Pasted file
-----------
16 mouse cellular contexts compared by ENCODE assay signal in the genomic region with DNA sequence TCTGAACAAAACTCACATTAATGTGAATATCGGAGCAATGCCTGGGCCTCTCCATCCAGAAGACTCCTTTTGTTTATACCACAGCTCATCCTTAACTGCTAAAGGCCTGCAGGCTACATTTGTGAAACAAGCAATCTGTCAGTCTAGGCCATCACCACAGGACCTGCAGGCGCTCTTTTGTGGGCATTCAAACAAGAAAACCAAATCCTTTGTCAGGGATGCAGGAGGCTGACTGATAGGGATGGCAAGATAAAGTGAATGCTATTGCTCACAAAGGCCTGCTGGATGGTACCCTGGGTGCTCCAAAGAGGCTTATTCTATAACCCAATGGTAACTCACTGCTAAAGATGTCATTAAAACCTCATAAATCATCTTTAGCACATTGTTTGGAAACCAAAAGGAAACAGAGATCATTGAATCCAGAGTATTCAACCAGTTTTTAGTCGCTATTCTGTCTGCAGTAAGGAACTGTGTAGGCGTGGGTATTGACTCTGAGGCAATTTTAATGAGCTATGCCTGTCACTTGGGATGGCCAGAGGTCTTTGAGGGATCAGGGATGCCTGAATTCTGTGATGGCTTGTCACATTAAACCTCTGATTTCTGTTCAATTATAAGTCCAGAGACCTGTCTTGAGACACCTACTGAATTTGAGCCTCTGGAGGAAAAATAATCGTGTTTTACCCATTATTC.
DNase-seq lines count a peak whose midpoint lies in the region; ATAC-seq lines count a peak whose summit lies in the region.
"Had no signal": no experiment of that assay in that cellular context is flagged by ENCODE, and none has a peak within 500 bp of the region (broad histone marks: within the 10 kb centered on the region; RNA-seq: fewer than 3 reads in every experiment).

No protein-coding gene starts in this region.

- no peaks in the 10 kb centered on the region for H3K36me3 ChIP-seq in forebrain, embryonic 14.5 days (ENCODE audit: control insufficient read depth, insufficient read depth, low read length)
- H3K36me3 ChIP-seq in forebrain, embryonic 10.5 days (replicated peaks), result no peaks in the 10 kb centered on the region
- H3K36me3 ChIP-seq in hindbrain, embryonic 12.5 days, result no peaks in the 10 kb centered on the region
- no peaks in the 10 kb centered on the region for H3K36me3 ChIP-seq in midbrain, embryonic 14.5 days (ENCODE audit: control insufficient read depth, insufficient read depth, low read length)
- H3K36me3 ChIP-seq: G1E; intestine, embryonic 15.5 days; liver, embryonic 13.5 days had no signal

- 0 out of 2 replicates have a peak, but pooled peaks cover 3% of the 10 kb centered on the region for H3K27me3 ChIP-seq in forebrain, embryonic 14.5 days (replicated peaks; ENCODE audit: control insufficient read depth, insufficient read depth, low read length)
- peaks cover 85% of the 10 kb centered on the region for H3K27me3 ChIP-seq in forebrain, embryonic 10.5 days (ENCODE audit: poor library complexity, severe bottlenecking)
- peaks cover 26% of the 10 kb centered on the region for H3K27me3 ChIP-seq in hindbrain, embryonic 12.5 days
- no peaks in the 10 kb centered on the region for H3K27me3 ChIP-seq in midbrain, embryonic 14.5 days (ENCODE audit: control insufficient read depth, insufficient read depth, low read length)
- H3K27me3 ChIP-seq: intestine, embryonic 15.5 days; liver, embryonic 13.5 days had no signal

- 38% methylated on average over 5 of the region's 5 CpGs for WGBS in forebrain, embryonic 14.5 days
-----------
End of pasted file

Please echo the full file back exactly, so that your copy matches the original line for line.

16 mouse cellular contexts compared by ENCODE assay signal in the genomic region with DNA sequence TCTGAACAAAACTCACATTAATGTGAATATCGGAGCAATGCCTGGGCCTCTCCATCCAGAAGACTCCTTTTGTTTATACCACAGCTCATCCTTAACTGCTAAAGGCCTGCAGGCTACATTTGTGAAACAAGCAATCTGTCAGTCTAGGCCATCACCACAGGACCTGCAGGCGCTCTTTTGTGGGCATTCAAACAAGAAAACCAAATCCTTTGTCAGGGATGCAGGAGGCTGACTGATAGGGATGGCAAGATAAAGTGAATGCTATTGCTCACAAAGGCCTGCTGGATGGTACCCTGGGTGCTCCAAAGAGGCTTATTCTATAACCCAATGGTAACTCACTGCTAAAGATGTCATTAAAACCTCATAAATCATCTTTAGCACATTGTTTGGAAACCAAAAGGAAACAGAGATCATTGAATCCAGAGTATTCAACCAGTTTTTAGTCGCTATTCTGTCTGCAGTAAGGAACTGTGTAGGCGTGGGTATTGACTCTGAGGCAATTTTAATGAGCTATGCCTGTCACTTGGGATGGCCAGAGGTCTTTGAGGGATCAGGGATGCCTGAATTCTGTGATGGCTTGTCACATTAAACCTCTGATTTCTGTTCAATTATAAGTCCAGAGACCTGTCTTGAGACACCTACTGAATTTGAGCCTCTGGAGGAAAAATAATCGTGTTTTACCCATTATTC.
DNase-seq lines count a peak whose midpoint lies in the region; ATAC-seq lines count a peak whose summit lies in the region.
"Had no signal": no experiment of that assay in that cellular context is flagged by ENCODE, and none has a peak within 500 bp of the region (broad histone marks: within the 10 kb centered on the region; RNA-seq: fewer than 3 reads in every experiment).

No protein-coding gene starts in this region.

- no peaks in the 10 kb centered on the region for H3K36me3 ChIP-seq in forebrain, embryonic 14.5 days (ENCODE audit: control insufficient read depth, insufficient read depth, low read length)
- H3K36me3 ChIP-seq in forebrain, embryonic 10.5 days (replicated peaks), result no peaks in the 10 kb centered on the region
- H3K36me3 ChIP-seq in hindbrain, embryonic 12.5 days, result no peaks in the 10 kb centered on the region
- no peaks in the 10 kb centered on the region for H3K36me3 ChIP-seq in midbrain, embryonic 14.5 days (ENCODE audit: control insufficient read depth, insufficient read depth, low read length)
- H3K36me3 ChIP-seq: G1E; intestine, embryonic 15.5 days; liver, embryonic 13.5 days had no signal

- 0 out of 2 replicates have a peak, but pooled peaks cover 3% of the 10 kb centered on the region for H3K27me3 ChIP-seq in forebrain, embryonic 14.5 days (replicated peaks; ENCODE audit: control insufficient read depth, insufficient read depth, low read length)
- peaks cover 85% of the 10 kb centered on the region for H3K27me3 ChIP-seq in forebrain, embryonic 10.5 days (ENCODE audit: poor library complexity, severe bottlenecking)
- peaks cover 26% of the 10 kb centered on the region for H3K27me3 ChIP-seq in hindbrain, embryonic 12.5 days
- no peaks in the 10 kb centered on the region for H3K27me3 ChIP-seq in midbrain, embryonic 14.5 days (ENCODE audit: control insufficient read depth, insufficient read depth, low read length)
- H3K27me3 ChIP-seq: intestine, embryonic 15.5 days; liver, embryonic 13.5 days had no signal

- 38% methylated on average over 5 of the region's 5 CpGs for WGBS in forebrain, embryonic 14.5 days